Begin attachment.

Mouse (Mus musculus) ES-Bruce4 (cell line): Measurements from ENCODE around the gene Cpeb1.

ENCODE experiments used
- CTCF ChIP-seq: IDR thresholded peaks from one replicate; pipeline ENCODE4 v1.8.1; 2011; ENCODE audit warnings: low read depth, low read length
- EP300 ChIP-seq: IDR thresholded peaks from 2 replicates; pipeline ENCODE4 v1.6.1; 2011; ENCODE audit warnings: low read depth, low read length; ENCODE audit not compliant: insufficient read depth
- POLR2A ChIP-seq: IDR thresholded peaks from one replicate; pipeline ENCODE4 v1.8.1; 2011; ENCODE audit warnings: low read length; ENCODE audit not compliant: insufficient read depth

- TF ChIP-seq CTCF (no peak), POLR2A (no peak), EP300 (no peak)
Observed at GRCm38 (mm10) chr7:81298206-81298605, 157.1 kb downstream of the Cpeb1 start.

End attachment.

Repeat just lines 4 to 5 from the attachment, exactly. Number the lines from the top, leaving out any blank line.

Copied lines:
- EP300 ChIP-seq: IDR thresholded peaks from 2 replicates; pipeline ENCODE4 v1.6.1; 2011; ENCODE audit warnings: low read depth, low read length; ENCODE audit not compliant: insufficient read depth
- POLR2A ChIP-seq: IDR thresholded peaks from one replicate; pipeline ENCODE4 v1.8.1; 2011; ENCODE audit warnings: low read length; ENCODE audit not compliant: insufficient read depth